BioCycle April 2007, Vol. 48, No. 4, p. 4
As we reported in last month’s BioCycle in an article that covered cocomposting solids, approximately 480,000 tons of waste per year are generated in Austria and collected using a biowaste bin system. Composting is the commonly used method in processing biogenic residuals. Another approach is anaerobic digestion with biogas production. Researchers are concentrating on advanced aerobic treatment of residues from anaerobic systems by cocomposting. The challenge is to “crack” anaerobically stabilized and resistant organic matter under aerobic conditions.
This research reflects an ongoing concern now on how to balance the essential need to return nutrients to crops and soil while making available for renewable energy the supply of feedstock to turn into sustainable power. This is no small achievement in a world that needs to cut back on imported petroleum use while not diminishing the release of nitrogen and nutrients, with their positive impacts on moisture, temperature and soil structure.
No one knows this balancing act better than old-time composters.
The Austrian researchers – Katharina Meissl and Ena Smidt – are with the Institute of Waste Management, BOKU – University of Natural Resources and Applied Life Sciences in Vienna. It is well known, they write, that high quality composts can increase and enrich the terrestrial carbon pool. “The decrease of organic matter in soils causes momentous problems in some European areas and worldwide. Therefore, it is aimed to produce high quality composts rich in stable organic matter to remediate agricultural soils and to prevent soil organic matter depletion.”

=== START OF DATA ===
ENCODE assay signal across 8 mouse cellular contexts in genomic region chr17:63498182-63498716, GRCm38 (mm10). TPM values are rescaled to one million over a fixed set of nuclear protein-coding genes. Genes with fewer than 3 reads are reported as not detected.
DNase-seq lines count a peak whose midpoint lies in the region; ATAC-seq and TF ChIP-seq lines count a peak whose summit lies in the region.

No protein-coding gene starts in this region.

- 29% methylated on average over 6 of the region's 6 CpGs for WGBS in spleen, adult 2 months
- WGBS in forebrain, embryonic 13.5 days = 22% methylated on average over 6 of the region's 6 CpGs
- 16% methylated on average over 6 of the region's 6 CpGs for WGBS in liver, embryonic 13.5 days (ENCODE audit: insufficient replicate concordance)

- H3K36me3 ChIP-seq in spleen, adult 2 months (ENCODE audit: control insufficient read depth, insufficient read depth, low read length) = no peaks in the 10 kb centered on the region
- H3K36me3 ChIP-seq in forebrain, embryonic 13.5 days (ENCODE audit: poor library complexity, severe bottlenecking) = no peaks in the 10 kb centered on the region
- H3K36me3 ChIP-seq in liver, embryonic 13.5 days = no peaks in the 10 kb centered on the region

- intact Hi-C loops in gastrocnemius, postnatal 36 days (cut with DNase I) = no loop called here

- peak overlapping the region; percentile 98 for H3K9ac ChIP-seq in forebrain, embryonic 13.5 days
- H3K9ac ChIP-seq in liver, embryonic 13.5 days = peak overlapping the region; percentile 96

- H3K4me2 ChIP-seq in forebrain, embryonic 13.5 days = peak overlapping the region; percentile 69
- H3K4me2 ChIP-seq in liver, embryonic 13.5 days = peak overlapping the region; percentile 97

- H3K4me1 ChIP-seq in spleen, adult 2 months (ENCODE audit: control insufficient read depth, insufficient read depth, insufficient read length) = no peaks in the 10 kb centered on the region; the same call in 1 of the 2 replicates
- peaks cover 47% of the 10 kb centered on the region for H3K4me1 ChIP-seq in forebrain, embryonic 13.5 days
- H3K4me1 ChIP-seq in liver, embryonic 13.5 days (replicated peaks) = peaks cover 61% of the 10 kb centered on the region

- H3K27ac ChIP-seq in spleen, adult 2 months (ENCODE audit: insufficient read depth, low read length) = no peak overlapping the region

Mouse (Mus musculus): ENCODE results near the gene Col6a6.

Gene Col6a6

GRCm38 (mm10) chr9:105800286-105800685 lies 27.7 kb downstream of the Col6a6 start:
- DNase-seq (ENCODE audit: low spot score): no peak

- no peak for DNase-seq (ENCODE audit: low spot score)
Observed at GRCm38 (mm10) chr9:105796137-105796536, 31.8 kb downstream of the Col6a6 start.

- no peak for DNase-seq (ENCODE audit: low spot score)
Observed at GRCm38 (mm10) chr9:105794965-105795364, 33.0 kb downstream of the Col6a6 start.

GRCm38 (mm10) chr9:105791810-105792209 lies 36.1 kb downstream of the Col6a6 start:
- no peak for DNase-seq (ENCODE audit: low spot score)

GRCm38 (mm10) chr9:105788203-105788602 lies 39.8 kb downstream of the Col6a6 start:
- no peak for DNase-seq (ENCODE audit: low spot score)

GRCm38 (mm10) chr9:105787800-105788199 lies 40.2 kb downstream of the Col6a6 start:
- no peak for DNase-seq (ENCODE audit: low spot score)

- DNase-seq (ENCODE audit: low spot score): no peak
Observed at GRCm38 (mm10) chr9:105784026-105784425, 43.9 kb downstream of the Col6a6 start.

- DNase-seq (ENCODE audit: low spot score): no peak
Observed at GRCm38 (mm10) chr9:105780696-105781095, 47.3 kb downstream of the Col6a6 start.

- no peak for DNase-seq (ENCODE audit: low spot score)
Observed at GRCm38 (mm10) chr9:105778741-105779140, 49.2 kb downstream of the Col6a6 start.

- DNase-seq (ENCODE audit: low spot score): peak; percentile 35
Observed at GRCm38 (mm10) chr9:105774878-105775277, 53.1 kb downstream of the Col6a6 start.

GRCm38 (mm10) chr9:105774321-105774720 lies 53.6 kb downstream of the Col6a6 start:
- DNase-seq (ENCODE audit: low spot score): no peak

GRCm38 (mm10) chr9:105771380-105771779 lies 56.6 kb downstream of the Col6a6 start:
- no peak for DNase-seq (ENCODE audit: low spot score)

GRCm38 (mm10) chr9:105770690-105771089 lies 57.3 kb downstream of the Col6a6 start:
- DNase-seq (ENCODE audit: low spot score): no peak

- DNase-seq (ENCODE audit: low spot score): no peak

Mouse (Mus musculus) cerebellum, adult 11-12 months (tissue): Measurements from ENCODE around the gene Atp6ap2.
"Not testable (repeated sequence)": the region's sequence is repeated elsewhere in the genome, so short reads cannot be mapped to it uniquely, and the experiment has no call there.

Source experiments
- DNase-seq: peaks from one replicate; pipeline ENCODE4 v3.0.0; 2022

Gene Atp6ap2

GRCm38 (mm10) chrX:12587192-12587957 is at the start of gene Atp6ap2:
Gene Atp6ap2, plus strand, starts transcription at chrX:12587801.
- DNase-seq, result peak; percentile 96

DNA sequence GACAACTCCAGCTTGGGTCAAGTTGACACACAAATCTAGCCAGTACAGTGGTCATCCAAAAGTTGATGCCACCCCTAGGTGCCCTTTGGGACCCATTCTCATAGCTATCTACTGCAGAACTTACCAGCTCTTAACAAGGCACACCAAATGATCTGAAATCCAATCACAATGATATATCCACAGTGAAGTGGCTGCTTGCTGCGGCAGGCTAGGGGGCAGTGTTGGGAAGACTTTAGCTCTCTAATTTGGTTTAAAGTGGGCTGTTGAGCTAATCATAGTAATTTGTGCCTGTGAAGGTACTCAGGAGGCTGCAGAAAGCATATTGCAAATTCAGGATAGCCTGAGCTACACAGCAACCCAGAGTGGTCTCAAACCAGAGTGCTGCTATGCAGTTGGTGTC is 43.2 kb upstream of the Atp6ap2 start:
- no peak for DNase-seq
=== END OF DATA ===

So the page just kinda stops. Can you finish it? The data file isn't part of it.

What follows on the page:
They conclude that cocomposting of residues from anaerobic digestion leads to high quality composts. Further investigations will be performed using various residues such as sewage sludge and different biogenic input materials. “Cocomposting of residues from anaerobic digestion is an appropriate alternative of closed loop management,” they point out.
The BioCycle 23rd Annual West Coast Conference coming up San Diego will evaluate the balanced need for nutrients and power — in such areas as how farmlands in southern California play a major role in organic resource processing. The agenda includes how San Diego County — the 12th largest agricultural economy in the U.S. — needs on-farm composting projects to overcome the challenges brought on by water pollution, overdevelopment, air quality, etc. It also makes clear why California transportation agencies have increased purchase of compost and mulch products fivefold last year as they develop new sets of specifications and create a compost use manual.
Partnerships are happening here and now, and the total effect is to firm up the proper balance for organics recycling.